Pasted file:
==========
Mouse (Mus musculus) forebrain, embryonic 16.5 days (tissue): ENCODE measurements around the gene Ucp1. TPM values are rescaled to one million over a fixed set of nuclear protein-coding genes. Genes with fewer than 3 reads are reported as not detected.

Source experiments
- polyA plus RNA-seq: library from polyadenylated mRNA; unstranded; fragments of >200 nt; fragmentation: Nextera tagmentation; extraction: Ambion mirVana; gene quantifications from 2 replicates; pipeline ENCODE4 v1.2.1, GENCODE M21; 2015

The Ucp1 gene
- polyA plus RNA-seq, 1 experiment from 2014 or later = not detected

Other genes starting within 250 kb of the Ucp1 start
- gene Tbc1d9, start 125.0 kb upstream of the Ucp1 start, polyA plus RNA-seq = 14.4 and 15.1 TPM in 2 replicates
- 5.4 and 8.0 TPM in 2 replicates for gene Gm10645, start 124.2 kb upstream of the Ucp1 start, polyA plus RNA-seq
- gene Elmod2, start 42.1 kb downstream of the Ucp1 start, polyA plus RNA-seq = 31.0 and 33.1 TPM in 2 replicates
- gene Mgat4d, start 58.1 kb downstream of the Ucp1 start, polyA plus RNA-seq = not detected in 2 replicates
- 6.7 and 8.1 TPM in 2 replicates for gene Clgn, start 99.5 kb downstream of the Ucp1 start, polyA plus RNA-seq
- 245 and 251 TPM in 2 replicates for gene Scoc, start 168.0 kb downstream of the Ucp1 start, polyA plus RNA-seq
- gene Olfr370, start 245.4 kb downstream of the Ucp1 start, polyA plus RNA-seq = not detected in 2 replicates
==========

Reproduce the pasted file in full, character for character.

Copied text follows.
Mouse (Mus musculus) forebrain, embryonic 16.5 days (tissue): ENCODE measurements around the gene Ucp1. TPM values are rescaled to one million over a fixed set of nuclear protein-coding genes. Genes with fewer than 3 reads are reported as not detected.

Source experiments
- polyA plus RNA-seq: library from polyadenylated mRNA; unstranded; fragments of >200 nt; fragmentation: Nextera tagmentation; extraction: Ambion mirVana; gene quantifications from 2 replicates; pipeline ENCODE4 v1.2.1, GENCODE M21; 2015

The Ucp1 gene
- polyA plus RNA-seq, 1 experiment from 2014 or later = not detected

Other genes starting within 250 kb of the Ucp1 start
- gene Tbc1d9, start 125.0 kb upstream of the Ucp1 start, polyA plus RNA-seq = 14.4 and 15.1 TPM in 2 replicates
- 5.4 and 8.0 TPM in 2 replicates for gene Gm10645, start 124.2 kb upstream of the Ucp1 start, polyA plus RNA-seq
- gene Elmod2, start 42.1 kb downstream of the Ucp1 start, polyA plus RNA-seq = 31.0 and 33.1 TPM in 2 replicates
- gene Mgat4d, start 58.1 kb downstream of the Ucp1 start, polyA plus RNA-seq = not detected in 2 replicates
- 6.7 and 8.1 TPM in 2 replicates for gene Clgn, start 99.5 kb downstream of the Ucp1 start, polyA plus RNA-seq
- 245 and 251 TPM in 2 replicates for gene Scoc, start 168.0 kb downstream of the Ucp1 start, polyA plus RNA-seq
- gene Olfr370, start 245.4 kb downstream of the Ucp1 start, polyA plus RNA-seq = not detected in 2 replicates